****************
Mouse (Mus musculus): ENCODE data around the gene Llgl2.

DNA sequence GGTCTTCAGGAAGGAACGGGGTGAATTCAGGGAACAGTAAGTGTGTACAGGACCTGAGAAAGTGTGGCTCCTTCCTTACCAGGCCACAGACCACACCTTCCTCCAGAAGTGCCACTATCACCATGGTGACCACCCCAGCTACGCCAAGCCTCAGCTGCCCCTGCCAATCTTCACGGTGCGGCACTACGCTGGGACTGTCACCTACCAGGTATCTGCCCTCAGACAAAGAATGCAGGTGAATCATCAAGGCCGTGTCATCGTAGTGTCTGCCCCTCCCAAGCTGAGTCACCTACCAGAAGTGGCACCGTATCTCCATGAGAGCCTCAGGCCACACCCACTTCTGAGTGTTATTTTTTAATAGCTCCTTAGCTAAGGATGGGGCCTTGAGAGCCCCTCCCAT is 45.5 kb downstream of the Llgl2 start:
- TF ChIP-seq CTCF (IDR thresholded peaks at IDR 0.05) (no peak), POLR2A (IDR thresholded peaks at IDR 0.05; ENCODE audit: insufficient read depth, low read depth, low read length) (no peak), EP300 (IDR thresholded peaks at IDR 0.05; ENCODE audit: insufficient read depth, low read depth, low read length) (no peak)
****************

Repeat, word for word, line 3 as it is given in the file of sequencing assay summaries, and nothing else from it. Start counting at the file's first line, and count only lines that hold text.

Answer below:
- TF ChIP-seq CTCF (IDR thresholded peaks at IDR 0.05) (no peak), POLR2A (IDR thresholded peaks at IDR 0.05; ENCODE audit: insufficient read depth, low read depth, low read length) (no peak), EP300 (IDR thresholded peaks at IDR 0.05; ENCODE audit: insufficient read depth, low read depth, low read length) (no peak)